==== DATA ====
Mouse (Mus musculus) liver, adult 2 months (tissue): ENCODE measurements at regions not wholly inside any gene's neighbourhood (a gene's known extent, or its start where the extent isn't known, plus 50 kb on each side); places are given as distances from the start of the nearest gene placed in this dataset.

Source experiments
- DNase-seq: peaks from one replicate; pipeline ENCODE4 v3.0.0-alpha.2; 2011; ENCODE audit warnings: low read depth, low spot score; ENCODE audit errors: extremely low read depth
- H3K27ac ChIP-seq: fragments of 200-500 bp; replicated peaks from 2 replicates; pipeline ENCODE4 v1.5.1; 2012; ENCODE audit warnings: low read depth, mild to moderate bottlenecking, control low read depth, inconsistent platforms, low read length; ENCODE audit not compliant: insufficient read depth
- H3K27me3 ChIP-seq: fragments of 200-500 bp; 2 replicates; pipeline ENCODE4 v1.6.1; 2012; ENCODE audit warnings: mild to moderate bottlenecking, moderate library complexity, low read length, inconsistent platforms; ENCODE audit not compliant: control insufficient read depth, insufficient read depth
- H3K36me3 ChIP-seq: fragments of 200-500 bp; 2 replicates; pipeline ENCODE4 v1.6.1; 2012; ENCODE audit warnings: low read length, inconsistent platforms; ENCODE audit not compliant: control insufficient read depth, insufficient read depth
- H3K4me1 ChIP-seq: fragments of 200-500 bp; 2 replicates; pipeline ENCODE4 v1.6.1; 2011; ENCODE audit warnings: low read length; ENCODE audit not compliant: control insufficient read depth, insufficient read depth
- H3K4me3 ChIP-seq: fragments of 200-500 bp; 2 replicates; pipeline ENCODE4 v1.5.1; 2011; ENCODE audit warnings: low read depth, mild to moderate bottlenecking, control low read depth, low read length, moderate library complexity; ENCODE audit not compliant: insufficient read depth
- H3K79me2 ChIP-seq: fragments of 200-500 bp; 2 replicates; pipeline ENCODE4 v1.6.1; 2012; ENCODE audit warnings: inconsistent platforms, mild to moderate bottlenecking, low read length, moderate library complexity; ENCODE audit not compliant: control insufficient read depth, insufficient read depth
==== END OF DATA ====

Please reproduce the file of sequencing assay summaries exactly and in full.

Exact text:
Mouse (Mus musculus) liver, adult 2 months (tissue): ENCODE measurements at regions not wholly inside any gene's neighbourhood (a gene's known extent, or its start where the extent isn't known, plus 50 kb on each side); places are given as distances from the start of the nearest gene placed in this dataset.

Source experiments
- DNase-seq: peaks from one replicate; pipeline ENCODE4 v3.0.0-alpha.2; 2011; ENCODE audit warnings: low read depth, low spot score; ENCODE audit errors: extremely low read depth
- H3K27ac ChIP-seq: fragments of 200-500 bp; replicated peaks from 2 replicates; pipeline ENCODE4 v1.5.1; 2012; ENCODE audit warnings: low read depth, mild to moderate bottlenecking, control low read depth, inconsistent platforms, low read length; ENCODE audit not compliant: insufficient read depth
- H3K27me3 ChIP-seq: fragments of 200-500 bp; 2 replicates; pipeline ENCODE4 v1.6.1; 2012; ENCODE audit warnings: mild to moderate bottlenecking, moderate library complexity, low read length, inconsistent platforms; ENCODE audit not compliant: control insufficient read depth, insufficient read depth
- H3K36me3 ChIP-seq: fragments of 200-500 bp; 2 replicates; pipeline ENCODE4 v1.6.1; 2012; ENCODE audit warnings: low read length, inconsistent platforms; ENCODE audit not compliant: control insufficient read depth, insufficient read depth
- H3K4me1 ChIP-seq: fragments of 200-500 bp; 2 replicates; pipeline ENCODE4 v1.6.1; 2011; ENCODE audit warnings: low read length; ENCODE audit not compliant: control insufficient read depth, insufficient read depth
- H3K4me3 ChIP-seq: fragments of 200-500 bp; 2 replicates; pipeline ENCODE4 v1.5.1; 2011; ENCODE audit warnings: low read depth, mild to moderate bottlenecking, control low read depth, low read length, moderate library complexity; ENCODE audit not compliant: insufficient read depth
- H3K79me2 ChIP-seq: fragments of 200-500 bp; 2 replicates; pipeline ENCODE4 v1.6.1; 2012; ENCODE audit warnings: inconsistent platforms, mild to moderate bottlenecking, low read length, moderate library complexity; ENCODE audit not compliant: control insufficient read depth, insufficient read depth